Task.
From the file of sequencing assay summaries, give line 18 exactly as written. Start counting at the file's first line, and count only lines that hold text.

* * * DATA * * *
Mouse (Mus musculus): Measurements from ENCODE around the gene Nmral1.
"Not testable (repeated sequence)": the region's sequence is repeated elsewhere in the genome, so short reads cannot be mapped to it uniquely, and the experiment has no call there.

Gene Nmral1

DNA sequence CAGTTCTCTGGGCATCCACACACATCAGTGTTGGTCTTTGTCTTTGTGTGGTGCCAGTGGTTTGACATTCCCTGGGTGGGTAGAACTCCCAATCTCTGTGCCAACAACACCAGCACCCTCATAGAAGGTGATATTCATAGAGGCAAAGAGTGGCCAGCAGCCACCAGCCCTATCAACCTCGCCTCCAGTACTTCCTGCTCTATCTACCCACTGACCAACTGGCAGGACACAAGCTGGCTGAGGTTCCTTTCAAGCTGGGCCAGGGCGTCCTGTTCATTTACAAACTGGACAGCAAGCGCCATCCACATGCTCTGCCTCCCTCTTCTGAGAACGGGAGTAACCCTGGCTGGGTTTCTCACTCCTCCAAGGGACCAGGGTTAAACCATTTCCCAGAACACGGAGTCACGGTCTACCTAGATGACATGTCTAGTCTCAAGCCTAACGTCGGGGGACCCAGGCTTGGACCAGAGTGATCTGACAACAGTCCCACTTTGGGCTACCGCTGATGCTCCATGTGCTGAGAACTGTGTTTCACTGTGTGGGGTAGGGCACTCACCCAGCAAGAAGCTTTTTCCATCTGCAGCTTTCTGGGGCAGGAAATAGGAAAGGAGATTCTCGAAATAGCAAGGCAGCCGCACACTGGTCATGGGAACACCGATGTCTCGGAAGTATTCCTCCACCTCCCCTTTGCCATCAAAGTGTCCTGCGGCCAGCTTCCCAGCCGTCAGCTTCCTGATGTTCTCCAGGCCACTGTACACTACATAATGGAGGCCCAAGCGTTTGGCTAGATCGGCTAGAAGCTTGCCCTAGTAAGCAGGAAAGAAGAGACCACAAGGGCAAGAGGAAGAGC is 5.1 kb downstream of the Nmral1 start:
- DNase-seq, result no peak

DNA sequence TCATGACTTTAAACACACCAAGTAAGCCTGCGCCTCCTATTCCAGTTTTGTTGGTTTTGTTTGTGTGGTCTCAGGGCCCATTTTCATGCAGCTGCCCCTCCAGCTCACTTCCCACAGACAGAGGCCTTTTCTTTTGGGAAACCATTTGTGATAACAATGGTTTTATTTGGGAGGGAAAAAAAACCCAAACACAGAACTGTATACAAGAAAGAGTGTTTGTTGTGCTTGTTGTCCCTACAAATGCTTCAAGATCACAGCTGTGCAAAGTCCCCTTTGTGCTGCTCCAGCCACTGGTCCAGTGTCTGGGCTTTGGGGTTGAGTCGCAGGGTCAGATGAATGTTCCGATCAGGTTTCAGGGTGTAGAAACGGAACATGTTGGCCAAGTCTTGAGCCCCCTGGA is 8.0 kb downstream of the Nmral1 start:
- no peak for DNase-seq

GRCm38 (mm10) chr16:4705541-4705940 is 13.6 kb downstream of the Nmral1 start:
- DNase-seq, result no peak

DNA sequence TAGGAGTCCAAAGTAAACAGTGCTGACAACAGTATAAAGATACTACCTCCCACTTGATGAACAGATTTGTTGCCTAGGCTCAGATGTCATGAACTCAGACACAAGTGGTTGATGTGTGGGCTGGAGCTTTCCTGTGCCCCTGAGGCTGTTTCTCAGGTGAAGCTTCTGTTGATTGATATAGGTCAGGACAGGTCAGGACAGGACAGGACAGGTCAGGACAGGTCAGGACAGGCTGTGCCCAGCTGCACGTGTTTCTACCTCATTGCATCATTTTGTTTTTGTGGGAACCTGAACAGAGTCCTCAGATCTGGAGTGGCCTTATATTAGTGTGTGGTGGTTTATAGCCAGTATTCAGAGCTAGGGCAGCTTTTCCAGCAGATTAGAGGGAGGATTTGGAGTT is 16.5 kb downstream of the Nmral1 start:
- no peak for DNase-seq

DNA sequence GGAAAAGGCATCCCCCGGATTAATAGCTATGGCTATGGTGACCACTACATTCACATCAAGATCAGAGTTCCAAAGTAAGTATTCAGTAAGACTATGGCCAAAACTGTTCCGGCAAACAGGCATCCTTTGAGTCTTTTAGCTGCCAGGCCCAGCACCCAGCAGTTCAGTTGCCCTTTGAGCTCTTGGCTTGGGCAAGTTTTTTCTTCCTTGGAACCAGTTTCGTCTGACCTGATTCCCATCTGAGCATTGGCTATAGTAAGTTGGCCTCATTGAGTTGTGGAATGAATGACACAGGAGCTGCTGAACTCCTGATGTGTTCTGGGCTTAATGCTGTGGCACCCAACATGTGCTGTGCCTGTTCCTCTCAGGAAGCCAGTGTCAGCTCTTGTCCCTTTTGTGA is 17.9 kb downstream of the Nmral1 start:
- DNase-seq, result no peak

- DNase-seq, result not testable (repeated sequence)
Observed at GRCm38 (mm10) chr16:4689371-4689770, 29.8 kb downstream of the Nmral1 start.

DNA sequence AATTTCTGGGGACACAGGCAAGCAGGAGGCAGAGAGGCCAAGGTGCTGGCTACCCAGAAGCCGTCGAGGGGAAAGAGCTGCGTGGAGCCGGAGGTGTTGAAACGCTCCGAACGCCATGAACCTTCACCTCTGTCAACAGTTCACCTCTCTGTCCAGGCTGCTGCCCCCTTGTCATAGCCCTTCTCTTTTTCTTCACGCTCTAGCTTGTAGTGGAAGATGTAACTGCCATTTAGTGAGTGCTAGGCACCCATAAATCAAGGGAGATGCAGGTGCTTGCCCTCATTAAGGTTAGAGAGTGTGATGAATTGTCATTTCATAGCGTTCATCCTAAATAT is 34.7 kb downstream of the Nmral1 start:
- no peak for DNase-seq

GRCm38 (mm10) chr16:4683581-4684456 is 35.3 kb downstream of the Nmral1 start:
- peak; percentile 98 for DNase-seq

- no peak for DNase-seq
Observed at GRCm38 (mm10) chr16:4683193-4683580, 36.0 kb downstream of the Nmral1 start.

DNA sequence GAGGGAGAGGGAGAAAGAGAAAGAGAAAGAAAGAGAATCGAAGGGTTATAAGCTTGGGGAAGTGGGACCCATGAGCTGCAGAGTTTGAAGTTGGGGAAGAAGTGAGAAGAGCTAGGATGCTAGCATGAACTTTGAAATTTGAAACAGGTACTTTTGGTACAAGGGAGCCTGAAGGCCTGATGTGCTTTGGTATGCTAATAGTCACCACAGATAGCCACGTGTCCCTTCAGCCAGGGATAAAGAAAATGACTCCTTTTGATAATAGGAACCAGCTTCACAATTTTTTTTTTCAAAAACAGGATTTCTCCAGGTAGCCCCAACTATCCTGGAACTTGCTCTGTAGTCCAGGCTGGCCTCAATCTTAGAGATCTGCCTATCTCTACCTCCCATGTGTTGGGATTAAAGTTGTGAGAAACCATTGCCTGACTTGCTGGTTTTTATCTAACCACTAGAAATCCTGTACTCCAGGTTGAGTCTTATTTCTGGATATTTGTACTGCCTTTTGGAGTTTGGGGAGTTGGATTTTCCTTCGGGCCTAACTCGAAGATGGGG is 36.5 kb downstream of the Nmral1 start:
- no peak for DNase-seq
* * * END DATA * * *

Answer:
GRCm38 (mm10) chr16:4683581-4684456 is 35.3 kb downstream of the Nmral1 start: